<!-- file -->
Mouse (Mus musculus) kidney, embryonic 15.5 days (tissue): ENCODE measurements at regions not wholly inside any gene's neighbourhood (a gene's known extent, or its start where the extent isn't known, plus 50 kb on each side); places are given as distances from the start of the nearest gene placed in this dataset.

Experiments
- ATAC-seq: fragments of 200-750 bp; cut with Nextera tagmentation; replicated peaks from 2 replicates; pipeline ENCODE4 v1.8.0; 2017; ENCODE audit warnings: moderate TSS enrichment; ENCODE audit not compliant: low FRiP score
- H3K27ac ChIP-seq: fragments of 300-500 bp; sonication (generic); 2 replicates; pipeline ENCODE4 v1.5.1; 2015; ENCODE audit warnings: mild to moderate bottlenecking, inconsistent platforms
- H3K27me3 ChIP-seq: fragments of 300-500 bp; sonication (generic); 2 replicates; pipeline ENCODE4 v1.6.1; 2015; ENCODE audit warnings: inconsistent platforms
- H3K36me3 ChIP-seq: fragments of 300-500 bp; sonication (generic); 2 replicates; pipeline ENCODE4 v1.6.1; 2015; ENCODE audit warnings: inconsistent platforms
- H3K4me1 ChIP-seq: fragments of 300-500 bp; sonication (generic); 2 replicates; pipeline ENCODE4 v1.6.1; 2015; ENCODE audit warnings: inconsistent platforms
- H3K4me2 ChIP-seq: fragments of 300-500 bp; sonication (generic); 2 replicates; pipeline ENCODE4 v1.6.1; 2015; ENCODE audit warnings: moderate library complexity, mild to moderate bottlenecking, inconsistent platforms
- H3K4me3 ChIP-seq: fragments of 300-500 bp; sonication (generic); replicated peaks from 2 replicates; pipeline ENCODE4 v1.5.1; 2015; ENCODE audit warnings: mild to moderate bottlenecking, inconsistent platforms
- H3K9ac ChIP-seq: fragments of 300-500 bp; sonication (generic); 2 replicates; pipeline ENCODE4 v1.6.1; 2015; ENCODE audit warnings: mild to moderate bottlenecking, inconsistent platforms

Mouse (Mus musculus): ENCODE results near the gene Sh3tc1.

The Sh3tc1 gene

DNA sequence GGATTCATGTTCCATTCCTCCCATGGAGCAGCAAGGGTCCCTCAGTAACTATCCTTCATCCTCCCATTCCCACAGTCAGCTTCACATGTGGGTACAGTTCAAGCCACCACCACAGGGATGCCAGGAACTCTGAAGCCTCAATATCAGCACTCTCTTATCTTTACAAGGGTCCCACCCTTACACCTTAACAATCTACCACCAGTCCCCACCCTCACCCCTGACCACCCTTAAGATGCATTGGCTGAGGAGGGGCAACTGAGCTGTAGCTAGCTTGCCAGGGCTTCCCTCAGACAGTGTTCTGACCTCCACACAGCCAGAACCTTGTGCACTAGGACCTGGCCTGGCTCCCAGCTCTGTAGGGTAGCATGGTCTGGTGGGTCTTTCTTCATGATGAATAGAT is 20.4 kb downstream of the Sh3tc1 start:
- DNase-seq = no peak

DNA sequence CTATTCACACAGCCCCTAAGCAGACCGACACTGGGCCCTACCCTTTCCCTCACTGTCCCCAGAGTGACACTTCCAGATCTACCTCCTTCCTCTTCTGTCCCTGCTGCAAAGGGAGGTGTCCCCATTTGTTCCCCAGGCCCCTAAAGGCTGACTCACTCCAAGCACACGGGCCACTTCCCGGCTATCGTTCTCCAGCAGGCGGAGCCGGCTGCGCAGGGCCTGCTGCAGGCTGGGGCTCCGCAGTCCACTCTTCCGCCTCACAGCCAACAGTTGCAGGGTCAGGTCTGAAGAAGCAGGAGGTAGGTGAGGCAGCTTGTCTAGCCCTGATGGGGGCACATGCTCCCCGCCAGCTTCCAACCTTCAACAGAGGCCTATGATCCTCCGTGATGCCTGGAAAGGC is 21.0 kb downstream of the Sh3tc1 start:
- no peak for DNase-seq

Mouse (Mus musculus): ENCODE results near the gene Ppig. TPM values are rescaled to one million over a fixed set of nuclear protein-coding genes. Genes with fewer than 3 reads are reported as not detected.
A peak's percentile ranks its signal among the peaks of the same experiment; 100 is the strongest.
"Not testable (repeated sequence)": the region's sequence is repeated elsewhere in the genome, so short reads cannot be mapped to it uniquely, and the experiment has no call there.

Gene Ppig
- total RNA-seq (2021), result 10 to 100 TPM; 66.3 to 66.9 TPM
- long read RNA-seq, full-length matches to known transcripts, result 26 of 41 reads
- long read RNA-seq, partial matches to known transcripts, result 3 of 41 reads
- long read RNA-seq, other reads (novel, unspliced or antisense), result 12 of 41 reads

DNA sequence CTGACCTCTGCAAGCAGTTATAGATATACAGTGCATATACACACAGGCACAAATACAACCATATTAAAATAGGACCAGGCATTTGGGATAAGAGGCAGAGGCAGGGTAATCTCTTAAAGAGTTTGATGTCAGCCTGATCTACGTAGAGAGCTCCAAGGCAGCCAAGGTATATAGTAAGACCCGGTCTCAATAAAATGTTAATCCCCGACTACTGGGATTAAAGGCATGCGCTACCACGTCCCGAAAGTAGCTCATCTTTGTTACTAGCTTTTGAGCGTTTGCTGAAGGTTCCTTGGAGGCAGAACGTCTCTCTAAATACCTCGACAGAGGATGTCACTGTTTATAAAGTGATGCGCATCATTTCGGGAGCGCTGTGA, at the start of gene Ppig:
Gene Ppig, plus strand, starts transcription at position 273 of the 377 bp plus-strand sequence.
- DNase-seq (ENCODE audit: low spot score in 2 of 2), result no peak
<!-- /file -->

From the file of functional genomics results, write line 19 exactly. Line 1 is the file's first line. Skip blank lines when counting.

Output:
"Not testable (repeated sequence)": the region's sequence is repeated elsewhere in the genome, so short reads cannot be mapped to it uniquely, and the experiment has no call there.